As senators prepare for a hearing Tuesday on the state of broadband Internet access, an industry group is urging legislators to do all they can to preserve competition in the market.
The openNET Coalition Monday delivered a letter to members of the Senate Commerce Committee calling on the group to take steps to ensure that independent ISPs aren’t frozen out of the market as broadband Internet access spreads.
Currently, customers are often tied into one company regardless of whether they go with cable modems or Digital Subscriber Line technology because relatively few markets across the country have more than one company providing high-speed Internet access. That’s in stark contrast to the dial-up Internet access market, which has many competitors even in small markets.
“We are calling on Congress to preserve consumer choice and competition in the broadband marketplace by simply ensuring that all ISPs — whether they are independent or whether they are affiliated with cable — have the chance to purchase non-discriminatory access to the last-mile cable line,” the group wrote.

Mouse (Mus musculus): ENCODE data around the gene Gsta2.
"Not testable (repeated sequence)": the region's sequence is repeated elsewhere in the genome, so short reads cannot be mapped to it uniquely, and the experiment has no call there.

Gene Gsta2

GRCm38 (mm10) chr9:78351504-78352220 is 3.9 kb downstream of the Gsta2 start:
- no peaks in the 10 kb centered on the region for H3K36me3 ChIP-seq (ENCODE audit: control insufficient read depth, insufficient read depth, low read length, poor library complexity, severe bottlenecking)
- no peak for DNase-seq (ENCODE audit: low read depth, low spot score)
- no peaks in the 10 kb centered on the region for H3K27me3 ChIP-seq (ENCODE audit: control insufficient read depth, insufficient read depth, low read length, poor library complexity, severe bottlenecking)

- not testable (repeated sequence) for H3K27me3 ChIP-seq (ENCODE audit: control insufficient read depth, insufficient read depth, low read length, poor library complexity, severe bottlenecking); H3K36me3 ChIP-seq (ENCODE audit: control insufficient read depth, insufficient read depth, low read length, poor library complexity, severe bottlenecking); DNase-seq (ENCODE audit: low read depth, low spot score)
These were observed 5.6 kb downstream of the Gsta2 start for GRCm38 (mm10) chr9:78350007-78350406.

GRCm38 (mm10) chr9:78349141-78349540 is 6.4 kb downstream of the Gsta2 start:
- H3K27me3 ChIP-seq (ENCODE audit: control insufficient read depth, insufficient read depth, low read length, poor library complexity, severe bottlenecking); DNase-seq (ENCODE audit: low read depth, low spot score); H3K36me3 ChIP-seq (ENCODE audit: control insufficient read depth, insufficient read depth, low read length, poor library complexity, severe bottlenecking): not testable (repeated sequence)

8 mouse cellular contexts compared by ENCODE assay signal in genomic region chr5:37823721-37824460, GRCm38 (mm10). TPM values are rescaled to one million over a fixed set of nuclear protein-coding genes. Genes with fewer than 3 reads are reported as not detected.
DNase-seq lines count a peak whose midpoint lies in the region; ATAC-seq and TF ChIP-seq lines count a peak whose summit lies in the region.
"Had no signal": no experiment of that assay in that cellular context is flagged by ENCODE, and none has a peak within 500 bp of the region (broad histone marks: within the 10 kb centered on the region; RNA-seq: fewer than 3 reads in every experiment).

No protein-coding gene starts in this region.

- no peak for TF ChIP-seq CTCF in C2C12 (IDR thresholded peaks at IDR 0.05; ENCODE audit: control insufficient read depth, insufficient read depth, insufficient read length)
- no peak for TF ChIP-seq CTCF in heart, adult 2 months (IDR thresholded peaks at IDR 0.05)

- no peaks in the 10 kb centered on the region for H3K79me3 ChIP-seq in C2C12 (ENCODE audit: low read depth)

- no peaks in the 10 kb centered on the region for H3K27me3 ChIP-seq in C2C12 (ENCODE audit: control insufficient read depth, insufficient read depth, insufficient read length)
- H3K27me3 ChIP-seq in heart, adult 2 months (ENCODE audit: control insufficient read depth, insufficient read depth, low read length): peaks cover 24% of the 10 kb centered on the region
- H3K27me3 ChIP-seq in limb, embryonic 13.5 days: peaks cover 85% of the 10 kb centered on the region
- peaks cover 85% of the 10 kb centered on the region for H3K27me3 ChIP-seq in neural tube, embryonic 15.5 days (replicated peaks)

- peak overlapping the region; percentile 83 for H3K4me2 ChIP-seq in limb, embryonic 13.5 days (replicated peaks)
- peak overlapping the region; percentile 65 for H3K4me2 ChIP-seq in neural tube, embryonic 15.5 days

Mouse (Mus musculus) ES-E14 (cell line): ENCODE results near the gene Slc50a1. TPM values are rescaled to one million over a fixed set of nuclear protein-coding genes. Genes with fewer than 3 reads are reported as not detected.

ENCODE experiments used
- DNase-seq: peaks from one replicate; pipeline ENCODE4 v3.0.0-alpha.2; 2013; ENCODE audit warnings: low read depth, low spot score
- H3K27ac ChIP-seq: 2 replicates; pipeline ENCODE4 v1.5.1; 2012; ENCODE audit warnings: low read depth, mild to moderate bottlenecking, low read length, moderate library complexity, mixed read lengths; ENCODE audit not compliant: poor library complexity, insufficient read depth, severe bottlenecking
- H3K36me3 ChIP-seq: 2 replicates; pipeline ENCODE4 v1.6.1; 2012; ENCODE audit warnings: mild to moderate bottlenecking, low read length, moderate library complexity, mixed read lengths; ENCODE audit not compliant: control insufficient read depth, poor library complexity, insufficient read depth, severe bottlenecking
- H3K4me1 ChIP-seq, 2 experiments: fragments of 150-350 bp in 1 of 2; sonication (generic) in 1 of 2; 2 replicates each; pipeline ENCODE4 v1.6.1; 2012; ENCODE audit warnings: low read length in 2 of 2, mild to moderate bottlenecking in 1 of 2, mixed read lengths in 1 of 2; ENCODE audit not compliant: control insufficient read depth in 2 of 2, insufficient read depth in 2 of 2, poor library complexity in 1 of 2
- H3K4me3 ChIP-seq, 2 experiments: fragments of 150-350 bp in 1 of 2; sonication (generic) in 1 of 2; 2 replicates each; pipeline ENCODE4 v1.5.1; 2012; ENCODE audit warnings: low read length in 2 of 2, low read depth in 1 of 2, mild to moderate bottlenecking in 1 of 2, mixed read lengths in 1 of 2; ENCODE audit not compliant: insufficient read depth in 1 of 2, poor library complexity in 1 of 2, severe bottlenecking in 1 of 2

America Online Inc. has been among the companies pushing for open access. AOL Chairman Steve Case is set to testify before the group this week, renewing his push to gain access to cable and DSL subscribers.
The openNet Coalition is charging that cable companies want to force consumers to buy all the content, navigation and e-mail services from them even if they have an ISP they want to keep. Cable companies, on the other hand, maintain they do not prohibit their customers from signing up for other services — including AOL, whose content can be accessed over any TCP/IP connection.
“What will this mean?,” the group asked in the letter. “For consumers: fewer choices and higher costs. For the Internet: Less innovation, slower growth and reduced competition. (Those are) results exactly the opposite of what was envisioned in passing the Telecommunications Act of 1996.”